I have co-authored this blog with Steven L. Friedman, Esq., a colleague of mine at Stark & Stark.

While holiday parties and shopping fill your schedule, consider setting aside time to evaluate year-end tax planning. This is the season for giving, and if giving does not factor into your current tax strategy, it could be an area for improvement. Developing charitable and intra-family giving strategies is an important component of any plan, and is particularly important at the end of the year. Charitable and intra-family giving can reap substantial rewards, but failing to properly consider your options each year may limit these benefits. The following analyzes some of the major end-of-year tax planning considerations for charitable and intra-family giving.

1) Have you used the $14,000 annual exclusion? The IRS allows you to give $14,000 per person, per year (“Annual Exclusion”). The Annual Exclusion is an important strategy if applied consistently over time, and should not be allowed to go to waste. You cannot roll the unused 2014 Annual Exclusion over to next year, so December 31st is the deadline for Annual Exclusion gifts.

  • Issues to Consider: The strength of gifting is also its greatest weakness. Gifting assets outright exposes the gifted property to the beneficiary and the beneficiary’s creditors. If the beneficiary has asset management issues and/or spending problems, the gift may be lost or squandered in a short period of time. To avoid this issue, consider a trust to hold the assets and properly applying them for your beneficiaries.

2) Are Discounts Available to Leverage your Gifts? Gifts to individuals in excess of $14,000 per person per year will use a portion of your unified Gift/Estate Tax Exemption. Trusts and minority discounts can enhance these credits and leverage the size of the gifts. For example, individuals owning a small business can create a trust and give minority interests in the business to the trust. Because the trust owns a minority stake in the business, the value of the interests owned by the trust may be discounted allowing the donor to leverage the amount of the gift and better utilize the applicable Gift Tax exclusions and exemptions. This strategy works with other assets, including, but not limited to, real estate and artwork.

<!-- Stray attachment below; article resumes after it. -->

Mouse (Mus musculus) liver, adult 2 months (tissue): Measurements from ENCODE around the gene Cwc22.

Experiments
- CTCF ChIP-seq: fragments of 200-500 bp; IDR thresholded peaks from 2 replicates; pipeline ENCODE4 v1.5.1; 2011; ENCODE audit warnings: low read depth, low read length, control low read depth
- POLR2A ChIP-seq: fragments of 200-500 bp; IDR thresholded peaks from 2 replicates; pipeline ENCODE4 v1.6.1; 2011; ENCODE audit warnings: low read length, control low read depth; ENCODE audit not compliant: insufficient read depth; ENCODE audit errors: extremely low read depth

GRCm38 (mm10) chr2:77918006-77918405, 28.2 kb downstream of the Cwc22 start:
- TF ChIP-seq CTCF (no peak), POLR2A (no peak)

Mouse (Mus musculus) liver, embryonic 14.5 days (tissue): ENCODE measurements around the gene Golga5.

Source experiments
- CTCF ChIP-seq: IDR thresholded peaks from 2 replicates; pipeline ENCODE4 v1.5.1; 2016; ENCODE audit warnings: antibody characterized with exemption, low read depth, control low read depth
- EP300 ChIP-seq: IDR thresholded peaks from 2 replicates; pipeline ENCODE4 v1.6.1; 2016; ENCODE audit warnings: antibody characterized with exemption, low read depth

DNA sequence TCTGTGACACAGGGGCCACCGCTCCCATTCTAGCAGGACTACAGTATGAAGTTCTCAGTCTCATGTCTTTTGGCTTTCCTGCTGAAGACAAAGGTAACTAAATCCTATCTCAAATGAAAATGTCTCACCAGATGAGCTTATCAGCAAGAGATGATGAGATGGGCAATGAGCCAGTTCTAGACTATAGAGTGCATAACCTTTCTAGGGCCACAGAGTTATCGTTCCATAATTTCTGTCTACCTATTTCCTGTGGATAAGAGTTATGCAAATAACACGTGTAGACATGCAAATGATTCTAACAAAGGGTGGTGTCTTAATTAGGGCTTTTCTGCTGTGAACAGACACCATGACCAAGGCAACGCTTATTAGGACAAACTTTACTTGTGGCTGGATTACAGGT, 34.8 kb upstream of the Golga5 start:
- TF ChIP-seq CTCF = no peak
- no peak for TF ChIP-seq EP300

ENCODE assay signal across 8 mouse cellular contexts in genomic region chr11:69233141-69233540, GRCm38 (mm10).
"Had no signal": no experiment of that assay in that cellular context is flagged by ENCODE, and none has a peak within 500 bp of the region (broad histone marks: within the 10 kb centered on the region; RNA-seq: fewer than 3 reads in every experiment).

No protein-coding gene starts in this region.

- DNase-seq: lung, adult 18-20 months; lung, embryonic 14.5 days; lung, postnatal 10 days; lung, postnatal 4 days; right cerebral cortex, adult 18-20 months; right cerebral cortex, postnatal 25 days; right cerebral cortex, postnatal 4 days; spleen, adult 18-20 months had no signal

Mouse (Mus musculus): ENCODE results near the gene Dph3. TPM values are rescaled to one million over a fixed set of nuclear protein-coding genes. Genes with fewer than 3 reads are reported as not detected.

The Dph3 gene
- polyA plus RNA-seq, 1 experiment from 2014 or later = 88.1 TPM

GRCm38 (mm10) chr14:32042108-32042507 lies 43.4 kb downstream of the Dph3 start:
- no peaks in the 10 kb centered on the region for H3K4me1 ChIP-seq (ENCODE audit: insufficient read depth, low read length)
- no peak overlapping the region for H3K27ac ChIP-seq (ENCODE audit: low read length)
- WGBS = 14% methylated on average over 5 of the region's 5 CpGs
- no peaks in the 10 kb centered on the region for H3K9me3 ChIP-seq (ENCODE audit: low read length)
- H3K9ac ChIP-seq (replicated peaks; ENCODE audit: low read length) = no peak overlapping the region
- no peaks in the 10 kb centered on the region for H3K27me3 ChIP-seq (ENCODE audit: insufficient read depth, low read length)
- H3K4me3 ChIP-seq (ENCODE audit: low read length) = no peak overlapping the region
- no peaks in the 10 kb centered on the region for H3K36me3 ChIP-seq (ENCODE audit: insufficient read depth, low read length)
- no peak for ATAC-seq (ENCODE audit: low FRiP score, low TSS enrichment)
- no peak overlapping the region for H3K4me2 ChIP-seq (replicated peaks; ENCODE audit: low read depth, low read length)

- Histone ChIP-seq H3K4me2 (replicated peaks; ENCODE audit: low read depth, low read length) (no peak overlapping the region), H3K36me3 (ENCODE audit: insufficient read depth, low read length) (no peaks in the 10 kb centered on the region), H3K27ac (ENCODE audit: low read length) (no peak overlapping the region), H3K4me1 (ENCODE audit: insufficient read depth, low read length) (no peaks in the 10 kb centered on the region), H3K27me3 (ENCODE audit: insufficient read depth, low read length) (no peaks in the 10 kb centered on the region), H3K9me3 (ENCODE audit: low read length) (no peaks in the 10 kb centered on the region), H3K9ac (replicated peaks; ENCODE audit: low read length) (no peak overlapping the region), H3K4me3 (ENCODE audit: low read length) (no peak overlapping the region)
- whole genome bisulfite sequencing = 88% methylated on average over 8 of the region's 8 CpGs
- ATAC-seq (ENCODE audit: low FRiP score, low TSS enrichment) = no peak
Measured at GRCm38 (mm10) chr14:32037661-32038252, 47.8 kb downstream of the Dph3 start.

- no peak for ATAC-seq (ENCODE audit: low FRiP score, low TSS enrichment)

3) Donating Appreciated Property to Charity. Donating appreciated property to charity is a common tax planning technique to avoid capital gains taxes while maximizing the tax deduction. However, it comes with rules and limitations, and failure to comply with these restrictions can have a profound impact on the tax benefits. These limitations include:

  • 20%/30%/50% Limitations. The IRS generally restricts deductions for gifts made to charities based to a percentage of the donor’s Adjusted Gross Income (“AGI”). There are 20%, 30% and 50% limitations that depend on several factors including the nature of the charity and the type of assets being donated. Due to these limitations, a donor may only be allowed to deduct the cost basis of appreciated property (as opposed to fair market value at the time of donation). Additional rules may apply such as the filing of Form 8283, appraisals and documentation from the charity. Due to these limitations, charitable donations should be closely evaluated by a tax professional.
  • Real Estate. Charitable donations of real estate must be substantiated by a qualified appraisal, and require the filing of Form 8283 with the IRS. Various restrictions apply to the substance and nature of the appraisal, and failing to comply with these restrictions could undermine the entire gift. For example, one donor made a charitable contribution of ownership interests in a Limited Liability Company that owned and managed real estate. To support the deduction the donor submitted appraisals of the real estate. The IRS denied the deduction because the appraisals failed to value the asset donated to the charity – the LLC ownership interests.
  • Tangible Personal Property. Unfavorable capital gains treatment may also result from appreciated tangible personal property (e.g. artwork, equipment, collections, etc.) If the property is put to an unrelated use, or is worth more than $5,000 and is sold by the charity in the year of donation, then the donor will only be able to deduct what the donor paid for the property, not the fair market value of the property at the time of transfer.

4) Trusts for Donated Property. Charitable Trusts can address some of the issues outlined in #3 above, depending on the type of trust you choose and the way it is implemented. Charitable trusts also afford enhanced access to income from the donated property over a period of years, giving you an added incentive to make the donation.

The preceding issues illustrate some, but not all, of the benefits and issues associated with charitable and intra-family gifting. If you have any questions on this, or other methods to increase the value of these gifts, please call the Trusts and Estate Department at (609) 895-7301 to schedule an appointment.